Friday, October 31, 2014

Favorite Fridays


A Poem in Prose


It was February. She held her mother’s hand as she walked along the frozen ground, feeling it slip but never falling. She crushed the frozen lake beneath her feet. She had always loved walking on ice. The way it cracked under her feet, painting murals in lines like the veins in the back of her hands. Hands held by her mother so she would not slip. She loved the way it sounded. The crunch. Like bones breaking at the press of a heel. She had always loved walking on ice.

It was February. She was taller now. Bigger. Mother didn’t need to hold her anymore. As she walked and stomped, the ice cracked and crunched. She could see the caged ghosts break free from their toothy prison and dance in front of her eyes. She could feel the ice break slowly at her toes painting murals. The air froze in her cheeks. It stung. A billion icy bees biting her face. It was February. It was a colder February. She took off her gloves and looked at her veins in the back of her hand. Blue, long, aged. Her fingers were long, pulsing icicles waiting for warmth. She pressed them against the mirrored ground. Mamma, she said. The white air around her was still, silent. A dirtied canvas, crumpled and creased, thrown aside. She had always loved walking on ice. Her mother holding her hand. Never letting go. But when the ice broke beneath her, there was no one to hold onto. When the ice broke beneath her, she did not scream. She did not call for help. She did not swim to the surface. As the water froze her lungs she could not scream. She could not call. She could not swim. But she cried. She cried for the ice. She cried for her mother.

She cried because it was February.

Wednesday, October 29, 2014

Lead and Graphite

Pencil streaking papers
With graphite
But it feels like lead
Because of the strain it puts on my hand
Dragging down my wrist
Forcing the tip against the paper
Forcing out words I don’t want to write
False apologies and words that describe a sadness I do not feel
A lie
I lie
I am lying but I don’t want to
I am being forced to lie by the weight of the pencil scratching itself out onto the crisp white
Destroying the crisp white the way these words will destroy me
It’s not my fault.
It’s not my fault.


Riley Welch

Monday, October 27, 2014


There’s this eagle in the sky
And he just happens to know this guy,
Who knew a good old friend of mine.
And that good old friend used to build signs.

He built them big, he built them grand,
He built them all across the land.
He also built them quite small,
And sometimes very, very tall.

He painted great, bright shades
Burgundies, blues, reds, and suede’s.
They stood out, vibrant against any backdrop
Grassy field, town squares, or corn cash crops.

They started from a nice strong base
He chose cedar and walnut and built with grace
He’d cut the wood and sand it smooth,
He let it follow its natural groove.

Whichever way its grain would slope
He would follow without doubt, only hope,
For he and the wood had become close over time
He knew how to build, how to sculpt, just right

He’d spend hours until the base was perfect
Modest and delicate, never eccentric-
And when every screw was perfectly in place
He’d cover it in a pristine glaze.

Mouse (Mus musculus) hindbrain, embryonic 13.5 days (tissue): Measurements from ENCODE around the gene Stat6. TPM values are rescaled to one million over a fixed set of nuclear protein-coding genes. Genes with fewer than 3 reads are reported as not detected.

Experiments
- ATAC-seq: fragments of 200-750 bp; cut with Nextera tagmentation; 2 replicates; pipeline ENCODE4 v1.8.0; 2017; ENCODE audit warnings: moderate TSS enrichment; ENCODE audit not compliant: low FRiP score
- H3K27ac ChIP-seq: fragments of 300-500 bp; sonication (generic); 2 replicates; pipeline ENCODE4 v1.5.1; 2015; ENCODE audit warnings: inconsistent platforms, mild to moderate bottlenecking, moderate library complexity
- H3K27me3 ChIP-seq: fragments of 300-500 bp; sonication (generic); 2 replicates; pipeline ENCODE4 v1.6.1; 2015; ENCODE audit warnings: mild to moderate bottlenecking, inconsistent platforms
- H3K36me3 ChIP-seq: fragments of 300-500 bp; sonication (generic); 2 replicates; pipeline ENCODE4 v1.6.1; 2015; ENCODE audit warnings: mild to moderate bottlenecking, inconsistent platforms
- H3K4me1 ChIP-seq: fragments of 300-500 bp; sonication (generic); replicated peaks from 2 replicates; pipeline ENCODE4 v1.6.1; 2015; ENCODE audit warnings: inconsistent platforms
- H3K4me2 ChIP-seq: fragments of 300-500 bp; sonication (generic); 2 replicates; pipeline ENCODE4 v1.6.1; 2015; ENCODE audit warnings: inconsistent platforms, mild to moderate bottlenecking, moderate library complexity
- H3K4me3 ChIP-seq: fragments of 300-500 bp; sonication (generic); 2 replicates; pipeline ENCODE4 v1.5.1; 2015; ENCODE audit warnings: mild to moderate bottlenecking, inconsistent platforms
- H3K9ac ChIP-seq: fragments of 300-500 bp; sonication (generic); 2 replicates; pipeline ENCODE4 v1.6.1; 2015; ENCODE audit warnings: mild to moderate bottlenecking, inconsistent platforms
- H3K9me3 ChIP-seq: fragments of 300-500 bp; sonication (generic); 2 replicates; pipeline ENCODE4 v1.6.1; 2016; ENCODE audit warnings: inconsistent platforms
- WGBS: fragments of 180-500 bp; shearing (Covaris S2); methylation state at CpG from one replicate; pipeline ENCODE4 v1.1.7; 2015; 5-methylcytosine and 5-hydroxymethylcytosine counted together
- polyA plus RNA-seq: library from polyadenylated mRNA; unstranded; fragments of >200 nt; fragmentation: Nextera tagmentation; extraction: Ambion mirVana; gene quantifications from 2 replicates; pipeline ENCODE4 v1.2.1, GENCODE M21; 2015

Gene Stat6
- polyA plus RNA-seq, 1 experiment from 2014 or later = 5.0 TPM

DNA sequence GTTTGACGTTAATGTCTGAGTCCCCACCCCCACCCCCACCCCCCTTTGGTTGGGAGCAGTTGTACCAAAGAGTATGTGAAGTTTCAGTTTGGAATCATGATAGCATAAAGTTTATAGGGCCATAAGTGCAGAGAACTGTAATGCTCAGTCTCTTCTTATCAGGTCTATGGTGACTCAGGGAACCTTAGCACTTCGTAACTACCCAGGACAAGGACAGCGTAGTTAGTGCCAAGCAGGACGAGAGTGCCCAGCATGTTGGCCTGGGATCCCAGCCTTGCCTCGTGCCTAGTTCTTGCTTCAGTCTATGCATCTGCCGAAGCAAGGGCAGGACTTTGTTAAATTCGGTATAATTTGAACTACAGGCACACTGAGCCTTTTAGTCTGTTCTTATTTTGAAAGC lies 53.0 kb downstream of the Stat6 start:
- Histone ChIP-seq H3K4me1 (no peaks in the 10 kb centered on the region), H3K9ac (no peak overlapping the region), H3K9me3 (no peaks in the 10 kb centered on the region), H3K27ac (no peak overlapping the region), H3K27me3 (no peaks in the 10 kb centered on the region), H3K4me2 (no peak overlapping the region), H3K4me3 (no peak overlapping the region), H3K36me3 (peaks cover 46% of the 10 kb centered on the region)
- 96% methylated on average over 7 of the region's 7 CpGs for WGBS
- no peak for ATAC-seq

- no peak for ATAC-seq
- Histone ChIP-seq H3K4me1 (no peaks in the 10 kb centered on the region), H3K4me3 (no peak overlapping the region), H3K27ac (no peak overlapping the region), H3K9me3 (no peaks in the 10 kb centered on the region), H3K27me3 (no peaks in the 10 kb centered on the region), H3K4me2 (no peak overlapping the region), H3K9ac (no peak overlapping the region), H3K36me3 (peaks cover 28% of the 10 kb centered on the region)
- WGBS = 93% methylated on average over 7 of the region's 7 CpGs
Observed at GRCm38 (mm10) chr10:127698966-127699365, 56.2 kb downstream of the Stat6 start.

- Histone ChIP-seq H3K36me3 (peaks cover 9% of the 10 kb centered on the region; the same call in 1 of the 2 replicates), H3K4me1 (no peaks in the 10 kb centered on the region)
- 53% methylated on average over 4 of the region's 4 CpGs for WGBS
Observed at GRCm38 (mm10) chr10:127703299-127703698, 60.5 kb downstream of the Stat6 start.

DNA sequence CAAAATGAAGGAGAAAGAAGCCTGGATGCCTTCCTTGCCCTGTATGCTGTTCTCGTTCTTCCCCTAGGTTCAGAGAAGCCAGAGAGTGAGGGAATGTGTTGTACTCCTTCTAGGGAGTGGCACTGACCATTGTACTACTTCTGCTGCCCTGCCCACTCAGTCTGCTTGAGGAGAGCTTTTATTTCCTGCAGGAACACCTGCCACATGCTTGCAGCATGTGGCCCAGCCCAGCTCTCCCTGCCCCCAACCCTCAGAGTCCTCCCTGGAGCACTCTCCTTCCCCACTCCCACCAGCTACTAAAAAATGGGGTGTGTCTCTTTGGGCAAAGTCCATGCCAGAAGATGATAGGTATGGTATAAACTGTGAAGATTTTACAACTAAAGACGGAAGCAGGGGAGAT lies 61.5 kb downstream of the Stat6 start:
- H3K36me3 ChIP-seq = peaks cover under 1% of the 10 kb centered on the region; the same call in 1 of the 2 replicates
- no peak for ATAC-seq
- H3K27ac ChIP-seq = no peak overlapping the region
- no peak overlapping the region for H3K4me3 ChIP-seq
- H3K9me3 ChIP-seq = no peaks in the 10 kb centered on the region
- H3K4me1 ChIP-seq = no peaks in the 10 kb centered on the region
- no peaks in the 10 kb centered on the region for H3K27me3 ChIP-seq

Every ounce of effort put in would show
And the wood would sparkle, gleam, glow,
And then, my old friend, well, he’d cover it in canvas
He’d stretch it tight, like the petals of a fresh polyanthus.

He’d hand mix paints from red, yellow, and blue
He’d let the paint guide him – if you could, wouldn’t you?
He had a gift, a passion, you could say
His signs were is art, they varied, they swayed.

No two signs were ever the same
But I think that he just liked it that way.
And if you’d ever ask, he’d say they built themselves
They formed on their own, nothing to do with himself.

And his whole life, he made these signs alive
From wood, glaze, canvas, and paint they were derived.
He made them, and they made him
Symbiotic, co-existing, it was good luck, just a whim!

And so that eagle in the sky
Who’d swoop and dip and knew that guy
Who knew that good old friend of mine
Would perch and sit on a grand sign,

Little did he know my good old friend
Had built there, every crook and bend
And placed it where the street would end
So the eagle could rest in it’s descent.

Riley Welch

Friday, October 24, 2014

Favorite Fridays



I am always stuck right in the middle;
In between the talent and talentless;
Candid and very much noncommittal;
Relaxed, at peace, and terribly distressed.

I love who I am and treat her badly;
She has great cheekbones and a double chin;
Distaste for the world but loves it madly;
A sad, sentient soul inside thick skin.

I’ve been told I am smart, but I’m failing
To be enough for any one person;
I’m a healthy young girl, but I’m ailing
And I’m not sure yet if it will worsen.

I keep having thoughts; they say I’m addicted

To a dream of myself, in a life less afflicted.

Wednesday, October 22, 2014


And I remember things that happened five ears ago like yesterday
And I fear that life is speeding by
That life is racing and I can’t control it
And then it’s going to be over
And I am going to be dust
And everyone I know will be dust
And we will become a thin dust
Rimming the Earth
Scattered on tables
And picked up by rags
And tossed in the wash
And whisked down the drains
And swept into the ocean
Or clogging up pipes
And no one will even know it’s me
Or who I am
Or what I did
Not even showing up on the radar of life
And it’s worthless worry
But it exists
With or without acknowledgment.


Riley Welch